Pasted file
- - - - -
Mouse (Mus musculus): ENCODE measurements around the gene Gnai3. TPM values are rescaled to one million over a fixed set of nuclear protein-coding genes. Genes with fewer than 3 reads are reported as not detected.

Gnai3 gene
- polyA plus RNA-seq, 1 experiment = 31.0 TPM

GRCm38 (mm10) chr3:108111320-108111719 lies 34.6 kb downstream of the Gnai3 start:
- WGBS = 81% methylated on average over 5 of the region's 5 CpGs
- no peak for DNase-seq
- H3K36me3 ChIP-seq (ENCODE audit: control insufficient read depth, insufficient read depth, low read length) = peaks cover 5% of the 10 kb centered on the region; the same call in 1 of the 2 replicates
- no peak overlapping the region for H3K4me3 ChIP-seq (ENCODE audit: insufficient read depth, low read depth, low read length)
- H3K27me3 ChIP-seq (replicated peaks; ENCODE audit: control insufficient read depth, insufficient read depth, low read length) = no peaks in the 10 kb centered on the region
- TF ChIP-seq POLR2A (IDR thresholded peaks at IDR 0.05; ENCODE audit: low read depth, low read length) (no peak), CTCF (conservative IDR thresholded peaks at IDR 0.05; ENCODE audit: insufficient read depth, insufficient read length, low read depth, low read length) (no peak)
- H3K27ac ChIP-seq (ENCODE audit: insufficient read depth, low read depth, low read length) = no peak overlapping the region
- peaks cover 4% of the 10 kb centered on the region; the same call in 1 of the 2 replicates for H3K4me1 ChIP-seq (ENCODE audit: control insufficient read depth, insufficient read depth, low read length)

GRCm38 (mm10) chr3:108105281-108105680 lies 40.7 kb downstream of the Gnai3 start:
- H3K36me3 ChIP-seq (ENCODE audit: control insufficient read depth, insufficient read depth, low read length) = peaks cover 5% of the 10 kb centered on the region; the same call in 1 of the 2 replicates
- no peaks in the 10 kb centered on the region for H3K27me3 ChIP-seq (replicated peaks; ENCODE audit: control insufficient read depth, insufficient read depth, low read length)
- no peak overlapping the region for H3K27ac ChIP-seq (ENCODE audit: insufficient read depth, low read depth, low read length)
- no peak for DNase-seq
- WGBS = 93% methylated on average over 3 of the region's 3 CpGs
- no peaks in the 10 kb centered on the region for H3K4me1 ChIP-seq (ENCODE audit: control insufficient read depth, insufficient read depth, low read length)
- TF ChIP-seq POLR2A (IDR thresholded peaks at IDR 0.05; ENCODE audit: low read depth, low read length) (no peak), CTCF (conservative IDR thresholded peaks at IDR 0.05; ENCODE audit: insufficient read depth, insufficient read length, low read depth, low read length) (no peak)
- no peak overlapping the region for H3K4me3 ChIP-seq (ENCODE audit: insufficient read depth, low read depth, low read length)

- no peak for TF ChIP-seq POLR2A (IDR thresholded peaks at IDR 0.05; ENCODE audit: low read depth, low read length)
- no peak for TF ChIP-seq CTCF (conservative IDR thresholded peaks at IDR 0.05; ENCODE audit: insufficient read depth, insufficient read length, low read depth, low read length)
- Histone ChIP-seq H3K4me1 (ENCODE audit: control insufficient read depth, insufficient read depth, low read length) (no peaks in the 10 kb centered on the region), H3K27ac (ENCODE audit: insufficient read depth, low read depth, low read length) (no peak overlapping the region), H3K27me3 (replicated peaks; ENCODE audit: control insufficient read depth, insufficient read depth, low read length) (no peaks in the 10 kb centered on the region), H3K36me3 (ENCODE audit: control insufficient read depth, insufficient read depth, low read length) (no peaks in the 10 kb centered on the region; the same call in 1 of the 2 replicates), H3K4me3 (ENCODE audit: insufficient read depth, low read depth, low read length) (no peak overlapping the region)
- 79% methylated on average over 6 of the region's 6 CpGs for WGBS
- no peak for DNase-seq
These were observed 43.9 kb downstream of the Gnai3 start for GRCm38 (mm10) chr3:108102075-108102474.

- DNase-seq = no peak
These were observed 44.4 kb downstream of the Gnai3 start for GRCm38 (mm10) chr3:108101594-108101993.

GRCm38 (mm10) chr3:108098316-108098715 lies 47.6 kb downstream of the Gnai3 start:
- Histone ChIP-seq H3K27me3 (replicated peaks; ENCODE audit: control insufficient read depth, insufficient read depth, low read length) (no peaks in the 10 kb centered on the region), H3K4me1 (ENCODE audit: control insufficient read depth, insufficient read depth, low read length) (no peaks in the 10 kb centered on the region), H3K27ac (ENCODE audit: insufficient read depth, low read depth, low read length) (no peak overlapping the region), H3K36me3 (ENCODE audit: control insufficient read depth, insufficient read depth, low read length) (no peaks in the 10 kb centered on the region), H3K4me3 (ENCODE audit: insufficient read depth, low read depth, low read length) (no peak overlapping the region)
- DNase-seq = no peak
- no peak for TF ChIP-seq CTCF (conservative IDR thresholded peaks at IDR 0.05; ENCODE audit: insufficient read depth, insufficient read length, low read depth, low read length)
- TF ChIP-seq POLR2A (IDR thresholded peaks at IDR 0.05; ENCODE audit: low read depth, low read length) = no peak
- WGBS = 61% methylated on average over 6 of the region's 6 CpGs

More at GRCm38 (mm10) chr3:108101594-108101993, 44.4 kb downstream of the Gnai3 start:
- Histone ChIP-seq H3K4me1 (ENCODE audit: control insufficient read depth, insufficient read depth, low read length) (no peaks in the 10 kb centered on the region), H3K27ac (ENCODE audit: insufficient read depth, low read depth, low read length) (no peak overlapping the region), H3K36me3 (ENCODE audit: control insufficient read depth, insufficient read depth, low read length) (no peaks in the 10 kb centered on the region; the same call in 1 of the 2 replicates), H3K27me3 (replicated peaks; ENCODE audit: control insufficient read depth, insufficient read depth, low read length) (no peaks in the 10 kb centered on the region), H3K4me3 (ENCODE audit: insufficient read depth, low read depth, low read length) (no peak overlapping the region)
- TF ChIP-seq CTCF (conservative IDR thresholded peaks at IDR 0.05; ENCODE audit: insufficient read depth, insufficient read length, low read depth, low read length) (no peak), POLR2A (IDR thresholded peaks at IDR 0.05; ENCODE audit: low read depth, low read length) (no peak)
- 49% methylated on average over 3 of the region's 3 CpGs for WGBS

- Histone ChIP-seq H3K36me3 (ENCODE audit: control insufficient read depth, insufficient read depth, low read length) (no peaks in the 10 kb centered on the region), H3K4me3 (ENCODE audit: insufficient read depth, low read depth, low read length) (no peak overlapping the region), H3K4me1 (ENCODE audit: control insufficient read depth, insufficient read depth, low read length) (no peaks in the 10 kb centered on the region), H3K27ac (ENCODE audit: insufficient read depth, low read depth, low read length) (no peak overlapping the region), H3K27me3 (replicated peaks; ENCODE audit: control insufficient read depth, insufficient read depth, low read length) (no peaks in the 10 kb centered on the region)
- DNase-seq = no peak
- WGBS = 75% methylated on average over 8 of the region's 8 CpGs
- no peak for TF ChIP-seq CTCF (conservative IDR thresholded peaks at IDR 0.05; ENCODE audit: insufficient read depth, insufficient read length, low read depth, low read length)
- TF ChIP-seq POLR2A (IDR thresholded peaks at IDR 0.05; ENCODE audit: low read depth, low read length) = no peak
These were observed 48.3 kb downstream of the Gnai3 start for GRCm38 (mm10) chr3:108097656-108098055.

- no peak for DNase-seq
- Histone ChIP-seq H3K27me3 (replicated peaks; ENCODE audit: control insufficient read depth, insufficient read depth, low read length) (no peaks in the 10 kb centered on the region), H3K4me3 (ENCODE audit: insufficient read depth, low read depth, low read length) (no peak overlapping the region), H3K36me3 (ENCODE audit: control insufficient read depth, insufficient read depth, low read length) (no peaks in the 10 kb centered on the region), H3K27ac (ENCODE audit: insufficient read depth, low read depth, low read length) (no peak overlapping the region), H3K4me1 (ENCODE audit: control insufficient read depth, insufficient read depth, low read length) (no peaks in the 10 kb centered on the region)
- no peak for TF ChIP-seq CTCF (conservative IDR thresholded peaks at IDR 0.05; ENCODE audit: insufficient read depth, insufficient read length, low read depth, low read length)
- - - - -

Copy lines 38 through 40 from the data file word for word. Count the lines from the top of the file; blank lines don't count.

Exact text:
- TF ChIP-seq CTCF (conservative IDR thresholded peaks at IDR 0.05; ENCODE audit: insufficient read depth, insufficient read length, low read depth, low read length) (no peak), POLR2A (IDR thresholded peaks at IDR 0.05; ENCODE audit: low read depth, low read length) (no peak)
- 49% methylated on average over 3 of the region's 3 CpGs for WGBS

- Histone ChIP-seq H3K36me3 (ENCODE audit: control insufficient read depth, insufficient read depth, low read length) (no peaks in the 10 kb centered on the region), H3K4me3 (ENCODE audit: insufficient read depth, low read depth, low read length) (no peak overlapping the region), H3K4me1 (ENCODE audit: control insufficient read depth, insufficient read depth, low read length) (no peaks in the 10 kb centered on the region), H3K27ac (ENCODE audit: insufficient read depth, low read depth, low read length) (no peak overlapping the region), H3K27me3 (replicated peaks; ENCODE audit: control insufficient read depth, insufficient read depth, low read length) (no peaks in the 10 kb centered on the region)